Articles by Aaron Gansky

What I Look For as an Editor

Most readers, at some point, have read a novel (or memoir, or short story, or autobiography etc.) and wondered how it was ever published. The fact of the matter is someone—usually an acquisitions editor—saw something of value in the writing. And while it can be discouraging for an amateur writer…

Read More

Interactive Fiction

Those of you who have been fortunate enough to not know me personally may not know the extent of my nerdness (nerdosity? nerdity?—only a super-nerd would debate the proper noun form of the quality of a nerd.) The branches of my nerd interests range from Star Wars and Star Trek,…

Read More

Language of Fiction

My last post was about the first of two constants in fiction—tension. This post will focus on the second: Language. By that, I don’t simply mean English or Spanish or whatever language you choose to write in. Language is more a term that encompasses vocabulary, imagery, and figurative language. Though…

Read More

The First of Two Constants in Fiction

My Creative Writing students like to tease me. Every time we begin a new section, some new feature of writing as yet undiscussed by us, I begin by saying something like, “This is one of the most important aspects of fiction.” And while I maintain that setting, character, plot, etc….

Read More

Making Prose Sing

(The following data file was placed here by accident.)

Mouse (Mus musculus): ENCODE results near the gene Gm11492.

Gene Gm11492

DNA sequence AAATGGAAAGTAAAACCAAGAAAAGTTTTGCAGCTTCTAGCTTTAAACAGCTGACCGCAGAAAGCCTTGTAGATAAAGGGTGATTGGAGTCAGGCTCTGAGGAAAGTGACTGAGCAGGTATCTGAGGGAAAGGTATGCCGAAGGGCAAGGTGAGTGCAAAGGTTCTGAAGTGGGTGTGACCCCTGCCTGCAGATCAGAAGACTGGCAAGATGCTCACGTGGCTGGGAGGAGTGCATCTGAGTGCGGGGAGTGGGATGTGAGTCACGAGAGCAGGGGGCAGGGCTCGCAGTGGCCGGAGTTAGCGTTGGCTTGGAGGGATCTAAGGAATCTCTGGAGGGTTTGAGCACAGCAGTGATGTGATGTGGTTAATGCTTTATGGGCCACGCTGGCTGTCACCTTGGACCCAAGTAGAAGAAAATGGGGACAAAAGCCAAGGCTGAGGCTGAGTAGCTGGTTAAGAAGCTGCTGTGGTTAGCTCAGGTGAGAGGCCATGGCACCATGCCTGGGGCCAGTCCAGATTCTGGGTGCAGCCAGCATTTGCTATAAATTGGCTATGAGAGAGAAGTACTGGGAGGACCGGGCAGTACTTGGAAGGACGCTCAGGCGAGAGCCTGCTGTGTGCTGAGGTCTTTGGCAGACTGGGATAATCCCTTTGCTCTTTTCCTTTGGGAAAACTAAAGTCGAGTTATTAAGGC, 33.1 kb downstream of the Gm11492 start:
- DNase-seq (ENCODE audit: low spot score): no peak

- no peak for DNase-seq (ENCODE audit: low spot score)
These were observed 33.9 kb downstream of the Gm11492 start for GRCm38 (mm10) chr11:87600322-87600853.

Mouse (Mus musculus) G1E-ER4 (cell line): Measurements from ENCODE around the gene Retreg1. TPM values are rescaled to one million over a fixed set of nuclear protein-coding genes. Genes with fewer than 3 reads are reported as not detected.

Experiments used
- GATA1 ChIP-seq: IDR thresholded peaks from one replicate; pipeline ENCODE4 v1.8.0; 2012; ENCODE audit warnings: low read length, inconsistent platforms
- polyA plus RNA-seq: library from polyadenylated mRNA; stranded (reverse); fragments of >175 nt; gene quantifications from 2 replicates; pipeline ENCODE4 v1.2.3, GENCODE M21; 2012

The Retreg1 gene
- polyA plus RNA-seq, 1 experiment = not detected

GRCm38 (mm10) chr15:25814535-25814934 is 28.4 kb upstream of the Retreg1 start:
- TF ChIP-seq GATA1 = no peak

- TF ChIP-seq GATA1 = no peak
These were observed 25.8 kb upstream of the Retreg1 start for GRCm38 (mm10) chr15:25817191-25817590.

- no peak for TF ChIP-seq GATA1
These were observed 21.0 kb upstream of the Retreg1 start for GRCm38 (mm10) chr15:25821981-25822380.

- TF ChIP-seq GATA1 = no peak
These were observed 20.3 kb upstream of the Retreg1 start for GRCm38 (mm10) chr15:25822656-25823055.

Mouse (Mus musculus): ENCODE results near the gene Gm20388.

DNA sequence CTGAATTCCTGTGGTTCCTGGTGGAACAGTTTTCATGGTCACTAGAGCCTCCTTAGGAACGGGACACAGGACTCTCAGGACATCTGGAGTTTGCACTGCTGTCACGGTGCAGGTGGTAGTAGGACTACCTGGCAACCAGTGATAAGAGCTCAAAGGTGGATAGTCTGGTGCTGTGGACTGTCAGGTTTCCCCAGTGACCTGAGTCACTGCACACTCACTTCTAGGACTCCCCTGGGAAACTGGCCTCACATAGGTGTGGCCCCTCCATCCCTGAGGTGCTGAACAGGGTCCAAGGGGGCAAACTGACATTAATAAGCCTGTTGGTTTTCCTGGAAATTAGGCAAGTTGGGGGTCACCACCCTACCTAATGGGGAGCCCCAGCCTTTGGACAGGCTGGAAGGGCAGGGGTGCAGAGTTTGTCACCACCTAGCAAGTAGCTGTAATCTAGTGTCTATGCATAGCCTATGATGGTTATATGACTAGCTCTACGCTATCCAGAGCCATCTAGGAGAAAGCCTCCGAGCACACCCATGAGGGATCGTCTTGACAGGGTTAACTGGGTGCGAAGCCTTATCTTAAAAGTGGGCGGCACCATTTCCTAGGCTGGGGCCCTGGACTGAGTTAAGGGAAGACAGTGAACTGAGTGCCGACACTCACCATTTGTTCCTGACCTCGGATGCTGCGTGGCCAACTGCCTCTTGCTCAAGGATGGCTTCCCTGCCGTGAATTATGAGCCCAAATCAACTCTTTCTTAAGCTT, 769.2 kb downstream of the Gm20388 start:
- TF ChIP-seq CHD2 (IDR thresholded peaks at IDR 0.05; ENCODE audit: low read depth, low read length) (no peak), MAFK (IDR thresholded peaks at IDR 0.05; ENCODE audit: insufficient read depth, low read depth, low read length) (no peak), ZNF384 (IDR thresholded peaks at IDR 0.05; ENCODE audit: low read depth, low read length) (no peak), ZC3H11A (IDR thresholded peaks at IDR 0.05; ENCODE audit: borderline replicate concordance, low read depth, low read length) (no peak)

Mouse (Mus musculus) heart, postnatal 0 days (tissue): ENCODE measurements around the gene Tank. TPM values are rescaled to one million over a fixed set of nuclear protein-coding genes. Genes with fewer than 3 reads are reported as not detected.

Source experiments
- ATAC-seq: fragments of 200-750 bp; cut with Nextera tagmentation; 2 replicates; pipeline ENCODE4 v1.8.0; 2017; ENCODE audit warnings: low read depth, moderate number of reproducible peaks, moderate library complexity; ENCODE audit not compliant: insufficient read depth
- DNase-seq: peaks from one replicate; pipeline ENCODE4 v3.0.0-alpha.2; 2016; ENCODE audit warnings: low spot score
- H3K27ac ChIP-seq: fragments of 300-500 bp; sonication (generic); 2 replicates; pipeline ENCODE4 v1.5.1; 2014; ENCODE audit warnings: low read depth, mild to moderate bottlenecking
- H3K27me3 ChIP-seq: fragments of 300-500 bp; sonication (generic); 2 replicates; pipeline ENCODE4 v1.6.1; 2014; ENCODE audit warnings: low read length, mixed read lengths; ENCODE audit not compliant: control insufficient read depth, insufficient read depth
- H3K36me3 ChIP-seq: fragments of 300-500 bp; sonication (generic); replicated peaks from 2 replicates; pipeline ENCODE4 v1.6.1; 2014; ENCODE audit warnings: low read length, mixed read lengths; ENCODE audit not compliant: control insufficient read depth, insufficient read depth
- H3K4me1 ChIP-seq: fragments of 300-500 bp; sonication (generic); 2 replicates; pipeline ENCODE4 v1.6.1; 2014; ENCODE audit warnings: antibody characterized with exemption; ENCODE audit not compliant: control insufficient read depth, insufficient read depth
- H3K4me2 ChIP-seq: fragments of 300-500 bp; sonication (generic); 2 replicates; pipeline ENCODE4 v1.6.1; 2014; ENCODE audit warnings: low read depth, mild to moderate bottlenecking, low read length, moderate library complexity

Recently, I hit a bit of a writer’s block. This is not surprising for anyone who writes, but for whatever reason, I was shocked. I’d just finished up my young adult fantasy novel which, for the most part, told itself. But beginning a new project with new characters flummoxed me….

Read More

The Habit of Art

I don’t watch a lot of television, but one show I enjoyed was Monk. If you’re unfamiliar with it, it was an old detective show based around an OCD ex-cop with an incredible power of perception. A dead body would show up, the San Francisco police would call him in,…

Read More

Stillness

Charles Baxter, in Burning Down the House, Essays on Fiction, devotes an entire chapter to a principle he calls “Stillness.” To paraphrase a rather lengthy and well documented argument, he proposes that stillness, a moment in fiction where action subsides and characters/narrators focus on the minutiae of their surroundings, “is…

Read More